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Sleeping Outside

The weather here is windy, balmy, sometimes wet. Desert springtime, with flowers popping up all over the place, trees leafing out, streams gushing down from the mountains. Great time of year for hiking, camping, exploring, sleeping under the new moon and the old stars. At dawn and at evening we hear the coyotes howling with excitement – mating season. And lots of fresh rabbit meat hopping about to feed the young ones with. ~Edward Abbey


This weekend my grandson is sleeping with me in my little tent. We sleep side by side. I’m on my Thermarest to cushion my bones from the hard ground and he directly on the ground wrapped securely in his blanket. I write this as he lays next to me his face in quiet repose, dreaming the dreams the of a little boy with his entire future at his fingertips and I, in my early 50s with most of my years behind me, years oozing with myriads of memories.

For as long as I can remember, I have enjoyed sleeping outside, enjoyed being in a tent or, if the conditions were right, sleeping with the blanket of stars as the canopy over my head. Tent technology took a huge step forward when the primary structure started utilizing mesh for the roof with a removable rainfly for those nights when rain was not in the forecast. This allowed me to lay on my back and contemplate the stars without the need to constantly swat mosquitoes.

My love for sleeping outdoors began when I was very young. We were a large family with very little disposable income so vacations involved a tent, a cabin tent holding 8 people sleeping in double stacked cots, a second tent to house our gear, a screen house for eating with all three connected by a canopy. Those family vacations contain some of the most vivid and joyful recollections of my young life. It is those memories that seeded my love for sleeping outdoors.

My preference is to sleep without a tent, without the thin shell, security blanket to protect me from all creatures great and small. It’s my preference but one I rarely indulge in because mosquitoes in the north woods are relentless and the resultant welts quite itchy. Those pests are not common in the wilds of Southern Utah so, when there, I do sleep sans tent, sans security blanket, exposed to the elements and critters native to that region. One brisk night, I had such an encounter.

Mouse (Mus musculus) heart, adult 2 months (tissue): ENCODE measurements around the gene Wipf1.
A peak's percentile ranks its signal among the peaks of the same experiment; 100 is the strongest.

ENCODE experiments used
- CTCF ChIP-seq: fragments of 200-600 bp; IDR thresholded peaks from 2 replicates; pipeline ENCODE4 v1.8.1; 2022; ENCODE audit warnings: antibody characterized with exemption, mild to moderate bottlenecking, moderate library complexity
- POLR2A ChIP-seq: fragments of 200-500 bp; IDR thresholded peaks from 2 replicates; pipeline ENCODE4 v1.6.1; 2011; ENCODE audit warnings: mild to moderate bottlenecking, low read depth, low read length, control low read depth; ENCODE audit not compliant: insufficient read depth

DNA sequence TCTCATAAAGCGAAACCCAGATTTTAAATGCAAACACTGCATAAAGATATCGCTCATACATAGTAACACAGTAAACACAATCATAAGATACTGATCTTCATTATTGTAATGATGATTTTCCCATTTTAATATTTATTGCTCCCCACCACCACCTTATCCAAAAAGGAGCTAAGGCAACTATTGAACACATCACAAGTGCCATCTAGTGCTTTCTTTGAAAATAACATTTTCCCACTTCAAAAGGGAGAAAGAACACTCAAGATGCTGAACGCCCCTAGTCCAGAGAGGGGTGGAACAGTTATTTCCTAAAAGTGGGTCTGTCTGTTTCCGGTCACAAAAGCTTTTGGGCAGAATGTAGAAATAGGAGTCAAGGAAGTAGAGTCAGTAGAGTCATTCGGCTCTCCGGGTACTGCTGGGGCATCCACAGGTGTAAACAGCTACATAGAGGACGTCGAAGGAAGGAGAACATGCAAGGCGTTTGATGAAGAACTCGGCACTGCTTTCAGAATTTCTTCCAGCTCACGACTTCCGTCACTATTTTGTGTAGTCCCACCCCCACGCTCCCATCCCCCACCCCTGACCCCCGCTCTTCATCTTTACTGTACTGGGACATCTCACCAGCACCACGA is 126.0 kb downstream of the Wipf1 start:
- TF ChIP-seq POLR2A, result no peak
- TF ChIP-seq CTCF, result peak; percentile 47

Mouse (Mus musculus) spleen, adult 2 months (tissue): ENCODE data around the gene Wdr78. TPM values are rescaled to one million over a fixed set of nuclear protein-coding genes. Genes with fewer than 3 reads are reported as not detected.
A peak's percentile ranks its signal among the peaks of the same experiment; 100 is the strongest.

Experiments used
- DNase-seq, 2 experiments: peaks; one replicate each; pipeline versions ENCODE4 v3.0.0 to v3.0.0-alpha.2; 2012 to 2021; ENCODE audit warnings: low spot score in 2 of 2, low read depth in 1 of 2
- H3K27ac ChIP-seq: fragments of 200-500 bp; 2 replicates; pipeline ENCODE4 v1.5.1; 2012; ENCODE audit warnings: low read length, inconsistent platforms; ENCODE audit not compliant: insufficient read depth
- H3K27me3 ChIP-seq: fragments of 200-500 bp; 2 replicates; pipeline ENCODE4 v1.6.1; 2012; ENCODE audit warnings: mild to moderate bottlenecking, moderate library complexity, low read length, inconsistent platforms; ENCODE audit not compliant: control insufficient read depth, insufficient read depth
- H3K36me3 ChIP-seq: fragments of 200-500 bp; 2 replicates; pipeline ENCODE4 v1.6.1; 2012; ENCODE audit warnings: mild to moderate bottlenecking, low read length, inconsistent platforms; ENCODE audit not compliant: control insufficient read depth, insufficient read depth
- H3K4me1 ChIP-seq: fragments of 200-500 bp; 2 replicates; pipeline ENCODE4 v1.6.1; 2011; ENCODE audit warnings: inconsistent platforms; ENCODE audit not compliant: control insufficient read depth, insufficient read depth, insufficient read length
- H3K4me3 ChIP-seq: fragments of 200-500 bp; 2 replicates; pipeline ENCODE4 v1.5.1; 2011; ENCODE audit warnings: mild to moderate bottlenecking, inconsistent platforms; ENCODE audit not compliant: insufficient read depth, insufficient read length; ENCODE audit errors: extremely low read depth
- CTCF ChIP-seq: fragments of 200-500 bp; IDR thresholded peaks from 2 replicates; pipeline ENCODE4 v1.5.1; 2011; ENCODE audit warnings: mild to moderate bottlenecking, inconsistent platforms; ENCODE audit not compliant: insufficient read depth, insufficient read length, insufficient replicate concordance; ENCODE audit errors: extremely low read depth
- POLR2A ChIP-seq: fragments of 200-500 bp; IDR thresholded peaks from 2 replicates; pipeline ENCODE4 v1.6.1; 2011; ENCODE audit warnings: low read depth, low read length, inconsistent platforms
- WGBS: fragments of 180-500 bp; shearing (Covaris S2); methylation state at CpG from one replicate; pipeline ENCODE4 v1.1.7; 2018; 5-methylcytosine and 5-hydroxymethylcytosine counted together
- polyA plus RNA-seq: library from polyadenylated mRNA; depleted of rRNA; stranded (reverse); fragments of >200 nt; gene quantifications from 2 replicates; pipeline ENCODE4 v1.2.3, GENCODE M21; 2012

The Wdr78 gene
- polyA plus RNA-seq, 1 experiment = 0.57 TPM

I was sleeping under an overhang during a backpacking adventure where, early in the evening, I had made my dinner and left the pots and pans sitting on a large, flat rock for ready for morning grub. During the night, I heard jostling by the pots and pans. It was a Deer Mouse rummaging for food. I rolled over and let him be for I was too tired to get up and put things away.

Later in the night, I opened my eyes from a light sleep, opened my eyes to find that Deer Mouse perched on my sleeping bag and unblinking, staring directly into my face, perhaps even into my soul. Startled, I hit the inside of my sleeping bag with my hands and sent that mouse flying. I never saw where he landed nor did I hear him the rest of the night. With my heart buzzing, I didn’t sleep much the rest of that night. My mind kept me wondering if that mouse was going to return.

This weekend, I am in Wisconsin with my family at our cottage. Generally when here, I setup a tent for myself and sleep outside. I started this habit early on because the noise in the house, the result of the part atmosphere we created in our 20s, was unbearable when I was trying to sleep. I sustained the habit because I grew to love sleeping outdoors.

I grew to love hearing the birds, natural alarm clocks, singing and tweeting and chirping as the suns rays crept over the horizon giving gentle color the night sky. I grew to love the crispness in the air that helped me sleep deep, sleep soundly. I grew to love waking to the first rays of morning sun illuminating my tent.

At this point, a few hours after the sun has set for the day, the only sounds are the chirping of crickets in the cool night air and the slow rhythmic breathing of my grandson soundly, sleeping next to me. The breathing of one who is completely at peace with nary a care in the world. I pray this little boy dreaming next to me grows up loving the serenity, the adventure of sleeping outdoors as much as I do.


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